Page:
I can remember few events in my life as exciting as the release of the seventh and final Harry Potter book in 2007. The books featuring the Boy Who Lived and his quest to discover the truth about his famous and tragic past and defeat the Dark Lord who killed his family had captivated reading audiences for 10 years. Maybe the only thing more incredible than the release of “The Deathly Hallows” was that the book itself met most of the fanbase’s expectations, taking a completely different route from the rest of the series to provide complete closure to the myriad characters and story lines.
Though fans were sad to see the series come to a close, they at least knew they had a few more years of the movies to hold onto the beloved franchise. In order to include as much from the book as possible, director David Yates, writer Steve Kloves and the rest of the Warner Bros. team decided to split the final chapter into two movies, starting a trend that has since been followed by other young adult adaptations “Twilight” and “The Hunger Games.” Part 1 recounts roughly the first 500 pages of the 750-page novel, detailing Harry, Ron and Hermione’s wandering across Britain in search of Voldemort’s Horcruxes, the destruction of which will defeat him once and for all, and on the lam from the Ministry of Magic, which has been overthrown by the Death Eaters.
This part of the story can be a tough sell. Most of the time, the three main characters freely admit they don’t know where they’re supposed to be going or what they’re even looking for. The group spends their time traversing the countryside, keeping as far out of touch with the other characters as possible so as not to draw attention to themselves. This is felt even more in the book, where the fugitive teens are often found taking a potion to give them an entirely different personality or else hiding Harry under his Invisibility Cloak to keep him as safe as possible on his journey. Without the usual hijinks of the first six books, all of which took place mostly within the confines of Hogwarts, there is a significantly more mature and somber tone in the book, something the movie (and in fact, the entire series) captures perfectly.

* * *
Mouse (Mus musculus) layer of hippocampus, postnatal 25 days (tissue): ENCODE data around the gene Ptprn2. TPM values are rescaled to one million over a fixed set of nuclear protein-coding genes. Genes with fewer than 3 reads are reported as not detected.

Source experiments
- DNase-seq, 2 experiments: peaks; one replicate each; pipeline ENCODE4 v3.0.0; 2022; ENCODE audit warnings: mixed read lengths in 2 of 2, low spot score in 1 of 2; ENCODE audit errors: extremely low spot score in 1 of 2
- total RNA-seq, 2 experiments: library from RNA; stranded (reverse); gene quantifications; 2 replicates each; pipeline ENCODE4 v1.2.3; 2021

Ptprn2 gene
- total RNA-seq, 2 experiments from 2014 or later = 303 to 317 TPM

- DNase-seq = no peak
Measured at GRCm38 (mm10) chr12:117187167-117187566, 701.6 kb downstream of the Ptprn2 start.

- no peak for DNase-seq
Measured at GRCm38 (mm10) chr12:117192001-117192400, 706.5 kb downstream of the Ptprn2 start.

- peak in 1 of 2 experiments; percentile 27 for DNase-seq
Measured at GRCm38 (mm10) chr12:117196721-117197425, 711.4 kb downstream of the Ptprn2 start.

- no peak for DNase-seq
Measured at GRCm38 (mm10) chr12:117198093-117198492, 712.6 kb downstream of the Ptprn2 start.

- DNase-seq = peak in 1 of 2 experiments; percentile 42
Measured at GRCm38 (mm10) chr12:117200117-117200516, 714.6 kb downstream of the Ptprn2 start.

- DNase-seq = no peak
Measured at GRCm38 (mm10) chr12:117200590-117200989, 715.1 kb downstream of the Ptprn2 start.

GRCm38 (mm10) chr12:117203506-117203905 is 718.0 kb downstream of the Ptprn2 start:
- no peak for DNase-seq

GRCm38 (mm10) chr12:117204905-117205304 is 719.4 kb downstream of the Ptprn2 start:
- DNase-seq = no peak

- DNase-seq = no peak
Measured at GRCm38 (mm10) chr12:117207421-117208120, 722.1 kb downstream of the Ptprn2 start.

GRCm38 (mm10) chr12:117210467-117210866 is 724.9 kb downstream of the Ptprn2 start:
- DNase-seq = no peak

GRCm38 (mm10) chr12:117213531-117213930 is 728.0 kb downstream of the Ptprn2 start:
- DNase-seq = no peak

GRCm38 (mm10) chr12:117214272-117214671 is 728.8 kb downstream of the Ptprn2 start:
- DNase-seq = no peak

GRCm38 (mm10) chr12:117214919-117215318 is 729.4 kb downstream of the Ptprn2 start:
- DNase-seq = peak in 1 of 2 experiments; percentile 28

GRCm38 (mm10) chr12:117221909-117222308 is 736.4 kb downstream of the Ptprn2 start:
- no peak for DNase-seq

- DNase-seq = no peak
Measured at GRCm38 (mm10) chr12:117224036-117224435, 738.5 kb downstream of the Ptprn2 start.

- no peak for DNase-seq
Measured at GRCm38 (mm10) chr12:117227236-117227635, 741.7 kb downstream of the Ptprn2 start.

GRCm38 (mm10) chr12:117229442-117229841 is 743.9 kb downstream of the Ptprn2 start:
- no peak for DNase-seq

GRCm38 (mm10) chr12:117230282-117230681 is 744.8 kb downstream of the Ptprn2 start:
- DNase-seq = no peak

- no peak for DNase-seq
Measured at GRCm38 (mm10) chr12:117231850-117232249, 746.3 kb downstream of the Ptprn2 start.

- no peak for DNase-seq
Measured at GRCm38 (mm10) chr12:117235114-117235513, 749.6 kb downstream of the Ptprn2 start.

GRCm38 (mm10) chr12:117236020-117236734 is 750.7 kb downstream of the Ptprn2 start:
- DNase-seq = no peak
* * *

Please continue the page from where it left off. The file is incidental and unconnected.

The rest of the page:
This leaves most of the dramatic tension to the characters themselves, which is where the movie really stands out from the rest in the series. This is the first time all three lead actors, Daniel Radcliffe (Harry), Rupert Grint (Ron) and Emma Watson (Hermione), all have to show their acting chops, and it’s the first time all three are brilliant in the same film.
Each have had their moments to shine throughout the films’ run, but in the chapter in which their acting choices matter most, the one in which they are the only three characters we see for more than 10 minutes in a 140-minute feature, they finally come into their own as legitimate actors. Radcliffe carries the weight of his character to a T. Grint highlights the depths of Ron’s character that get drawn out in the novel, showcasing that he’s more than just the babbling comic relief sidekick. Watson maybe provides the greatest performance, nailing all of the highly emotional ordeals Hermione goes through, from the opening sequence, in which she erases her parents’ memory of her in order to better protect them from probing Death Eaters, to the very last, in which she is savagely tortured.